So I have a controller for an airplane that I created. And for pithing up and down it applies a certain amount of force at a certain point. In theory it sounds good but for some reason when I pitch up to around 90 degrees in either direction it just stops pitching and it returns back to 0 degrees. But there is also that in the same scenario if I change the direction to the opposite direction at that 90 degrees it now completes the full maneuver. And it's the same for rolling. The points at which the force is applied are children to the control surfaces so they change their position according to the aircraft. And the direction of the force applied also think is correct. Code (CSharp): nat_wing_lift = 1f/2f * rho * aircraft.velocity.magnitude * wing_area * nat_cl; nat_stab_lift = 1f/2f * rho * aircraft.velocity.magnitude * stabilators_area * nat_cl; nat_lift = new Vector3(0, nat_wing_lift + nat_stab_lift, 0); //nat_lift is the total force that will be applied to the aircraft aircraft.AddForceAtPosition(new Vector3(0, left_wing_lift, 0), Left_Wing_Force_Point.position); //and this is when steering Do you have any idea why this happens. The game currently doesn't calculate or apply any drag.

Disclaimer: I have absolutely no idea about aircraft physics, but if you add a force that points up/down in world space (Y axis, like in "new Vector3(0, left_wing_lift, 0)") to a point that's off the center of mass of a body, at exactly 90º the force is aligned with the vector that goes from the point to the center of mass so it would stop causing any angular acceleration. Going from 90 to 0 degrees instantly sounds like you're dealing with angles explicitly at some point in your code though, since rigidbodies just won't do this under normal circumstances. Could you share a bit more of your code? what you've shared so far does not give any useful information (nat_lift is not used at all, all you do is AddForceAtPosition passing a vector aligned with the world space Y axis).

AddForceAtPosition expects a vector in world coordinates. Which means that your code is always applying the lift upwards, instead of perpendicular to movement direction. Pressure difference doesn't care about direction of gravity. For somewhat realistic simulation you might also need to take into account velocity direction since it isn't necessarily always be identical to forward direction of airplane. During normal flight they will be quite close, but I would expect that when making more dynamic maneuvers where momentum takes a significant factor the difference could be quite large. (If that's already taken into account when calculating nat_cl or area then it's fine)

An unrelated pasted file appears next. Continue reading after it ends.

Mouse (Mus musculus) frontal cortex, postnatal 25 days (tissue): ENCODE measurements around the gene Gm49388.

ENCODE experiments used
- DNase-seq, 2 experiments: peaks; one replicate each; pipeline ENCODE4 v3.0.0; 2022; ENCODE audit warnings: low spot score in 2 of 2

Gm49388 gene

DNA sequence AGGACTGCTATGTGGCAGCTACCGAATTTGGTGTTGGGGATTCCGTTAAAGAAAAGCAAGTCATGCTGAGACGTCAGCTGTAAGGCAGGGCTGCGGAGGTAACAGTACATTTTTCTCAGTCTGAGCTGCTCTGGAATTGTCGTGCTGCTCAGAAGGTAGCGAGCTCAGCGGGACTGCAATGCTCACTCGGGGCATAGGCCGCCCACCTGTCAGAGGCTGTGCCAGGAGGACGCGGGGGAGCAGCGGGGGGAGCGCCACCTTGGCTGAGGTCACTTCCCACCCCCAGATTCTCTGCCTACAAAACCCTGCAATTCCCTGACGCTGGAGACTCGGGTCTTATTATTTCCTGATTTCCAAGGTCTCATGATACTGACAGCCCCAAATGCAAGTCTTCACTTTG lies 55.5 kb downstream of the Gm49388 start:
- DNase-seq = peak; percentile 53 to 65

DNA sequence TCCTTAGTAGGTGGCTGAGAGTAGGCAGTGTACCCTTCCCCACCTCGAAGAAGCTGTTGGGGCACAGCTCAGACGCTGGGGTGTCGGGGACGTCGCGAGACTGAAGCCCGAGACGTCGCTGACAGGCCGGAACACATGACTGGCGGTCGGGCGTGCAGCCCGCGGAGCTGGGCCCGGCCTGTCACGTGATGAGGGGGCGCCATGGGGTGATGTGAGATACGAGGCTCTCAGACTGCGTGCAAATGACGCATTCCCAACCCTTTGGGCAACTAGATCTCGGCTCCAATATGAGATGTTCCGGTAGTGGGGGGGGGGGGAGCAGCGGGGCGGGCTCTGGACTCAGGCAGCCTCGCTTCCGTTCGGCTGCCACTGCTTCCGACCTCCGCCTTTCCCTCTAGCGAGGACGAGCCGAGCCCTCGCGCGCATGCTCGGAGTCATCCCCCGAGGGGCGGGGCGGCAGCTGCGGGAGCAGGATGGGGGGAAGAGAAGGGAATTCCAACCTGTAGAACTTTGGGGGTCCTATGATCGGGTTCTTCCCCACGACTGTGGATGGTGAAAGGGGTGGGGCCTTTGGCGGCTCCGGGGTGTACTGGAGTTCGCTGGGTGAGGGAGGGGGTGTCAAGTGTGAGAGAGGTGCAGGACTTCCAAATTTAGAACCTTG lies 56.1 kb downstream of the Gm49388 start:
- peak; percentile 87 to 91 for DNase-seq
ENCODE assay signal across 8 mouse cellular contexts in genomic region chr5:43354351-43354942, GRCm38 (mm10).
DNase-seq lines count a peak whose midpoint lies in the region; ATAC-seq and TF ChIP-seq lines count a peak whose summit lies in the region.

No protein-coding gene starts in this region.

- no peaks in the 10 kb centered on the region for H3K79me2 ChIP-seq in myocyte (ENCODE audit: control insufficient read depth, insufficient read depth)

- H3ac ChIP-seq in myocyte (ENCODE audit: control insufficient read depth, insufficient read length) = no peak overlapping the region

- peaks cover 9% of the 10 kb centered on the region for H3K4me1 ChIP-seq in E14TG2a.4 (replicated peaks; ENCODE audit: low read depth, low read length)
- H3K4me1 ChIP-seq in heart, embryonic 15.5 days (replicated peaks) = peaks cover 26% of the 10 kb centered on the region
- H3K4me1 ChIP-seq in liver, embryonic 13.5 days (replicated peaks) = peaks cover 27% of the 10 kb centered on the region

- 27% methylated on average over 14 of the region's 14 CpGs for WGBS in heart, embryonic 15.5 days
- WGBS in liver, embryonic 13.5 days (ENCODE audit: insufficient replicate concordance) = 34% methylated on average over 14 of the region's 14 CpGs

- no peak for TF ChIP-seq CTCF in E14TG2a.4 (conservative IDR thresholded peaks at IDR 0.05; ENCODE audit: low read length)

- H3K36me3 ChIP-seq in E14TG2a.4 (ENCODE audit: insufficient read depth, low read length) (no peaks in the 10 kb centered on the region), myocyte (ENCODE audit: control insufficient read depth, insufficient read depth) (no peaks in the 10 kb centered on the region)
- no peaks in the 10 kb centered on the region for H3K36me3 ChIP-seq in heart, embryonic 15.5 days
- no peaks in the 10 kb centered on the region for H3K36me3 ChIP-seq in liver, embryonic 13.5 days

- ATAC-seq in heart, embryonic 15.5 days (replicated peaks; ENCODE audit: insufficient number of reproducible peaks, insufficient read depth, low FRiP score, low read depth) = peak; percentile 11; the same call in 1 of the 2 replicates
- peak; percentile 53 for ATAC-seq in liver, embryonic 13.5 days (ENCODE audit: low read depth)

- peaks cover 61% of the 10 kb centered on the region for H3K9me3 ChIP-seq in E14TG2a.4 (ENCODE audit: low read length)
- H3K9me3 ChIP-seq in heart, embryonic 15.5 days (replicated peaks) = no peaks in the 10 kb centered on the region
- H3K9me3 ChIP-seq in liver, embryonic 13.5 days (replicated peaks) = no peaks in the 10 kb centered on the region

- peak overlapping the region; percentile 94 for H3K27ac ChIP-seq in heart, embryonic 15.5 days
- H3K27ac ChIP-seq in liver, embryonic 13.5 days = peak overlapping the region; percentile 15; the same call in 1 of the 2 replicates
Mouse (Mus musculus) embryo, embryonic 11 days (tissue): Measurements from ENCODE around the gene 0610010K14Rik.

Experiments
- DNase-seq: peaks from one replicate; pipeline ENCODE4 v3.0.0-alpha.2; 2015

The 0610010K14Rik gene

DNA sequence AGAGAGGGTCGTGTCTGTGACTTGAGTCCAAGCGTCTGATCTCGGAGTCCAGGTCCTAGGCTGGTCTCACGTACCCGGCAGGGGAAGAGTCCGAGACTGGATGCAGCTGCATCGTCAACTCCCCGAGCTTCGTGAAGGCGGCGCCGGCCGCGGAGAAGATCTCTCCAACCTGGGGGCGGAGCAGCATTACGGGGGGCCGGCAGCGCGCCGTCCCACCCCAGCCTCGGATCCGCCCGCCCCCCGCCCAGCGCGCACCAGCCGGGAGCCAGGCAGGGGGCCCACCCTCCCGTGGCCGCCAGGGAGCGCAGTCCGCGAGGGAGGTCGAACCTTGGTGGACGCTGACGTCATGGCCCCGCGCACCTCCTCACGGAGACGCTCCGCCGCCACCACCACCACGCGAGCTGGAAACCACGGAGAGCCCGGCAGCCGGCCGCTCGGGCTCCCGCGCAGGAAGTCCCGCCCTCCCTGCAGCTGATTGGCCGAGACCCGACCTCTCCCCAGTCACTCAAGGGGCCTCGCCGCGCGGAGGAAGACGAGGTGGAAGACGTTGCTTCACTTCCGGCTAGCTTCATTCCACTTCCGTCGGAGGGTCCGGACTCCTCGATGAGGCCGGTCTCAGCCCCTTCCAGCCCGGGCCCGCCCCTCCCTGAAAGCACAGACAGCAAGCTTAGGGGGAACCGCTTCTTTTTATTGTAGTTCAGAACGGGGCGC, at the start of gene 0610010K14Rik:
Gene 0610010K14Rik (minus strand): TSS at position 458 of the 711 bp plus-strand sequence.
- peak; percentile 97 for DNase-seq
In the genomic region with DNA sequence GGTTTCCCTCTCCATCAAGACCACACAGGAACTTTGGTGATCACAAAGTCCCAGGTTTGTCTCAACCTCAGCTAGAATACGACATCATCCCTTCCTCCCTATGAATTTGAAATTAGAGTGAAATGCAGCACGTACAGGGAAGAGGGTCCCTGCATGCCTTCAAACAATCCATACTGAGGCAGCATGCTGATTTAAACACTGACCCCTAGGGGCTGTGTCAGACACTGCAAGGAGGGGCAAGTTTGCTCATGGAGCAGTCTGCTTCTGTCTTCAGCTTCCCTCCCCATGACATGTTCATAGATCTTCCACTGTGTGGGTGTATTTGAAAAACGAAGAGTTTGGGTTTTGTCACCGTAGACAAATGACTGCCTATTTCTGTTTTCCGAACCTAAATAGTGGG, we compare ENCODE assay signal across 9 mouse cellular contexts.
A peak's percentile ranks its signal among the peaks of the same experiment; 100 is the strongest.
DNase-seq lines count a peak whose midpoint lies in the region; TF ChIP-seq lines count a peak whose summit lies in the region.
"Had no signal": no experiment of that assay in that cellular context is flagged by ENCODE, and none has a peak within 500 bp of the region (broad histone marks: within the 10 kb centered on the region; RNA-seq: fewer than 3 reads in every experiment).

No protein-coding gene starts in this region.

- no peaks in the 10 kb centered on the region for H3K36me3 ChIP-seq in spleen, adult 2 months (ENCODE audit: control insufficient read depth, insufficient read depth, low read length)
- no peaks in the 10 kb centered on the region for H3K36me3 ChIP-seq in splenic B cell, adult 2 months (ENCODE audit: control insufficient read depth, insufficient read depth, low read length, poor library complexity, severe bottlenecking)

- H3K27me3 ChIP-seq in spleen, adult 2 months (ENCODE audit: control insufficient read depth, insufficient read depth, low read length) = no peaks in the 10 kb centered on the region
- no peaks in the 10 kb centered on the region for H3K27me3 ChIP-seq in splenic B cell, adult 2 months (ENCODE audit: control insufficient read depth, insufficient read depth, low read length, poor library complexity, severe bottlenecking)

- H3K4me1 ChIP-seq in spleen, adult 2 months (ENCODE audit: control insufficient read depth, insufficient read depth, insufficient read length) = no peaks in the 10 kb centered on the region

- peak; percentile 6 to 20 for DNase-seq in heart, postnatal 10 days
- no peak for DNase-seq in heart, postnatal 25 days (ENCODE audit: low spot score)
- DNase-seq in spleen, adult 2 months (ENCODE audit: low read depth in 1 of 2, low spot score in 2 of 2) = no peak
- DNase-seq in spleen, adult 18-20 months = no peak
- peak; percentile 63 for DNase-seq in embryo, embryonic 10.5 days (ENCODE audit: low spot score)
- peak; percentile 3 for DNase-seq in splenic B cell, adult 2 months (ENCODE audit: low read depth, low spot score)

Well the force point is supposed to change it's position and rotation since it's attatched to the wing and in my head it should never align with the centre of mass of the airplane maybe the AddForceAtPostition() method doesn't apply the force in the way I was thinking

Yes AddForceAtPosition expects force vector in world coordinates, just like the position itself (you have that one correct). It's the first thing listed in the documentation for that function. When in doubt and something confusing is happening, check the docs and validate that your assumptions are correct https://docs.unity3d.com/ScriptReference/Rigidbody.AddForceAtPosition.html

Maybe a solution would be to add rigidbodies to the control surfaces and somehow attach them to the main rigidbody and then use AddRelativeForce() on them?

Code (CSharp): var worldSpaceLift = aircraft.transform.TransformVector(new Vector3(0, left_wing_lift, 0)); aircraft.AddForceAtPosition(worldSpaceLift, Left_Wing_Force_Point.position);

I'd recommend to spend some time understanding vector spaces (local vs world) and how to convert data between them (in Unity you can use transform.TransformVector/Direction/Point and InverseTransformVector/Direction/Point instead of dealing with change of basis matrices directly) as they are one of the fundamental pillars of 3D math, required for both graphics and physics. You need to get intimately familiar with these! Good luck with your project!